A movie log formerly known as Bookishness / By Charles Matthews
"Dazzled by so many and such marvelous inventions, the people of Macondo ... became indignant over the living images that the prosperous merchant Bruno Crespi projected in the theater with the lion-head ticket windows, for a character who had died and was buried in one film and for whose misfortune tears had been shed would reappear alive and transformed into an Arab in the next one. The audience, who had paid two cents apiece to share the difficulties of the actors, would not tolerate that outlandish fraud and they broke up the seats. The mayor, at the urging of Bruno Crespi, explained in a proclamation that the cinema was a machine of illusions that did not merit the emotional outbursts of the audience. With that discouraging explanation many ... decided not to return to the movies, considering that they already had too many troubles of their own to weep over the acted-out misfortunes of imaginary beings."--Gabriel García Márquez, One Hundred Years of Solitude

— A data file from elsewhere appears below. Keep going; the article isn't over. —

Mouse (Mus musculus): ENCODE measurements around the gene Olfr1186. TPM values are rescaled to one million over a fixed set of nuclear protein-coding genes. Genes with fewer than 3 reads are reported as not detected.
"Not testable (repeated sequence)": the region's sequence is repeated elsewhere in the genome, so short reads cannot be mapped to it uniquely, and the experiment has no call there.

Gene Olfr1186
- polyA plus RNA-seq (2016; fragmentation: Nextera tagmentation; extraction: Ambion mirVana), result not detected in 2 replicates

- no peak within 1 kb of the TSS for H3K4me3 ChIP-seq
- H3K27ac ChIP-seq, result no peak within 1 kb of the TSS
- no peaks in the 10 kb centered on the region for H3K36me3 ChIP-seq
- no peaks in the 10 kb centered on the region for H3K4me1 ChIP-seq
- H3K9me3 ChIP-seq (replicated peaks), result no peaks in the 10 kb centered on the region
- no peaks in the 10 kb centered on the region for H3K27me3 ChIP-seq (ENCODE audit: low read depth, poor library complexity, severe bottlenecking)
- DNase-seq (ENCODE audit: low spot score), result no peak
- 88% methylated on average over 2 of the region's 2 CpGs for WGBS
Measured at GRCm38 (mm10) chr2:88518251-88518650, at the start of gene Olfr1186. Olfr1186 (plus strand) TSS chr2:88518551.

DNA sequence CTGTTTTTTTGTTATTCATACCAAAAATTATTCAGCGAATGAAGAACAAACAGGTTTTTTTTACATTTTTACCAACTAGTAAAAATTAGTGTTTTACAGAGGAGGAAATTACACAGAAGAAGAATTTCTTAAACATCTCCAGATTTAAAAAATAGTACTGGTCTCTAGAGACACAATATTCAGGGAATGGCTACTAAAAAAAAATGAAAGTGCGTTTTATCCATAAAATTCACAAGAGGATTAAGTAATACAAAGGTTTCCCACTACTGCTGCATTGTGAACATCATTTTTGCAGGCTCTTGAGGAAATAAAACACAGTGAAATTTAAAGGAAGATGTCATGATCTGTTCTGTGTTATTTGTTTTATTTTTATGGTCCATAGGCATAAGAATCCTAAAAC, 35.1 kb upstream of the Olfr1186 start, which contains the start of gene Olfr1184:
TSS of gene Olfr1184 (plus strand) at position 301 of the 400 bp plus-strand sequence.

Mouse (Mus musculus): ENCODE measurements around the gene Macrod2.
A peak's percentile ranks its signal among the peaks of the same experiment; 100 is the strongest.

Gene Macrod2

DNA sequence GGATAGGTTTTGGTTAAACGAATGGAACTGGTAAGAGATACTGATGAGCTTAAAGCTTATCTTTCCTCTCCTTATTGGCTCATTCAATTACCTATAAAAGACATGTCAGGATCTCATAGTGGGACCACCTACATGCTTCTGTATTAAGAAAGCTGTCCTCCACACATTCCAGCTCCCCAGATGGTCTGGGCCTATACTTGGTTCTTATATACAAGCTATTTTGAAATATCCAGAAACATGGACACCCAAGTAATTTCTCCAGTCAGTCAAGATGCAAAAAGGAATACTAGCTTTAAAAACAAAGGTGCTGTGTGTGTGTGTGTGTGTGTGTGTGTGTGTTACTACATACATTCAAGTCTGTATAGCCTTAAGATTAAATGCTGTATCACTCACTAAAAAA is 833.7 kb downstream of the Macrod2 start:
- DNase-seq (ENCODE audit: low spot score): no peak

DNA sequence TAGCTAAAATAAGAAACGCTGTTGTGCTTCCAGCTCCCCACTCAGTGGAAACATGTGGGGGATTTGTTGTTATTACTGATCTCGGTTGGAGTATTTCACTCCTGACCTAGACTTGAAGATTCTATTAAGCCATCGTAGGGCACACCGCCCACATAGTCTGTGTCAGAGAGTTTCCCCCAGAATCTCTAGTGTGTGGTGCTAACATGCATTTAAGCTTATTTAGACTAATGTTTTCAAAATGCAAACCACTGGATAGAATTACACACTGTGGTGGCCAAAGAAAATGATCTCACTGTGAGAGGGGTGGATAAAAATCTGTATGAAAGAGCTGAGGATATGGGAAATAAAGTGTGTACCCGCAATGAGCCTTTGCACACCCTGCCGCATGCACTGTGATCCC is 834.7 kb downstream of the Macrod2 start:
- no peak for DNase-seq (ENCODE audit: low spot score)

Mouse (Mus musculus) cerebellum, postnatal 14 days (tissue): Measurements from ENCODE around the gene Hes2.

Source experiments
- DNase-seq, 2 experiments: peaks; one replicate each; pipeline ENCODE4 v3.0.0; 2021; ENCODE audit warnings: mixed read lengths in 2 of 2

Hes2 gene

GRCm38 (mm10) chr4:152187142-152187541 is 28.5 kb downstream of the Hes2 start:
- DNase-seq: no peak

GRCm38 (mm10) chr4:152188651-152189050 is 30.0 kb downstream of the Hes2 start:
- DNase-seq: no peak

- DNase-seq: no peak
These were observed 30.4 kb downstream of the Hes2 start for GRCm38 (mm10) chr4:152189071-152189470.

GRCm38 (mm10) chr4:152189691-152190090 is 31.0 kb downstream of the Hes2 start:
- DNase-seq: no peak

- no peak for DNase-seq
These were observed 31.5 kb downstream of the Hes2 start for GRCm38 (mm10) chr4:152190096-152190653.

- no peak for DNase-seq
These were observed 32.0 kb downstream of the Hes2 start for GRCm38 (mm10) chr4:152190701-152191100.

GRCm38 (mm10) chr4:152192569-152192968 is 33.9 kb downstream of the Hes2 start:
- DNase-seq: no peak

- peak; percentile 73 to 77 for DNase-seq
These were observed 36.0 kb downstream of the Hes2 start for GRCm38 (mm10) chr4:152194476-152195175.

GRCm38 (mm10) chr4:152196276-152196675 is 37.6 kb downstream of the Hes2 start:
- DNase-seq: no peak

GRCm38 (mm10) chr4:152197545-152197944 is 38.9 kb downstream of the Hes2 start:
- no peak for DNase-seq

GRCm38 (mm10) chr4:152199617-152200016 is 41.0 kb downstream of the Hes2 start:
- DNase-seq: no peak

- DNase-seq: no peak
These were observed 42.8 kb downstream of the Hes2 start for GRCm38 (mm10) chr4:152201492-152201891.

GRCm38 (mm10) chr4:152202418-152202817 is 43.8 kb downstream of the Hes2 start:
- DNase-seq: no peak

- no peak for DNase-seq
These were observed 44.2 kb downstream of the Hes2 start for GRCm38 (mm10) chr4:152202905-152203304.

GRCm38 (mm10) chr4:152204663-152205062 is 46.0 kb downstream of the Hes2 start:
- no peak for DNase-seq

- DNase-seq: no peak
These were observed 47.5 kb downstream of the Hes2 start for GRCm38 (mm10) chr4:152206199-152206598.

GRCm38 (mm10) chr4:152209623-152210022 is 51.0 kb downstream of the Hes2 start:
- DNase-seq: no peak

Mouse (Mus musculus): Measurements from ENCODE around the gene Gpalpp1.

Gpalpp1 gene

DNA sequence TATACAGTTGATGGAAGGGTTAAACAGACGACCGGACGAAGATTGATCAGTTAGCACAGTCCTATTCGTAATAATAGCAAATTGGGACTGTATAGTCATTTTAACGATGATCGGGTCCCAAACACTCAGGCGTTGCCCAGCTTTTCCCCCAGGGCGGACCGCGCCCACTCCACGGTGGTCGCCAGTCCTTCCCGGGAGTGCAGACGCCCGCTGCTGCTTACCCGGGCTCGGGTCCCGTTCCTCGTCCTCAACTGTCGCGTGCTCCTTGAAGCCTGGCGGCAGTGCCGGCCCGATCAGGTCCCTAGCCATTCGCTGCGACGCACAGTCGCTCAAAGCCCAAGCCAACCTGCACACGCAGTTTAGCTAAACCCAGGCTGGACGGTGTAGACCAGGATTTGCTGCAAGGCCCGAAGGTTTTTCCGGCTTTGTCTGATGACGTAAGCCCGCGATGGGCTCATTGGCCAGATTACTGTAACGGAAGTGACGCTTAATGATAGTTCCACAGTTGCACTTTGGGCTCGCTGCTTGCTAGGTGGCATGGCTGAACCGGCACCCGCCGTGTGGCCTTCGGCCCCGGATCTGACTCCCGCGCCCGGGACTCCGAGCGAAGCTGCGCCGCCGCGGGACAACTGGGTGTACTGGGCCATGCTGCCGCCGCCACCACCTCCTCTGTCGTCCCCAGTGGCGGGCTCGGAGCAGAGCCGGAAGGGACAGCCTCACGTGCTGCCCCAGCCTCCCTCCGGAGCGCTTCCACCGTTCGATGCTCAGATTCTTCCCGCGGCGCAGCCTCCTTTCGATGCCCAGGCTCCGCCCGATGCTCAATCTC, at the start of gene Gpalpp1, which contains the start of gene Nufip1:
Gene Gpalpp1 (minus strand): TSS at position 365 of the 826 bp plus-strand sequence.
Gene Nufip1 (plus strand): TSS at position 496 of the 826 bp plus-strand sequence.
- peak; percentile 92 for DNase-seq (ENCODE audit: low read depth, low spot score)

Wednesday, July 20, 2016
Wirtschaftswunder of the 1950s and '60s. It's a sardonic story about a woman who claims to be faithful in her fashion to Hermann Braun (Klaus Löwitsch), the soldier she married during an air raid in 1943, despite her affairs with a black American soldier (George Eagles) and a French industrialist (Karl Oswald). In Fassbinder's hands, the story of Maria Braun becomes overlaid with the history of Germany after the war, including scenes in which the dialogue is often partly obscured by radio speeches by German politicians like Konrad Adenauer, the architect of German recovery. "I prefer making miracles rather than waiting for them," Maria proclaims at one point. Fassbinder's portrait of Maria is occasionally elliptical: We don't know, for example, whether she aborted the child she conceived with the American soldier or lost it in childbirth, partly because she seems indifferent to the fact, and Fassbinder leaves it up to us to decide whether the explosion in which she dies at the end is an accident or suicide. The screenplay by Pea Fröhlich and Peter Märthesheimer was based on an idea by Fassbinder, who also contributed to the dialogue. The cinematography is by Michael Ballhaus.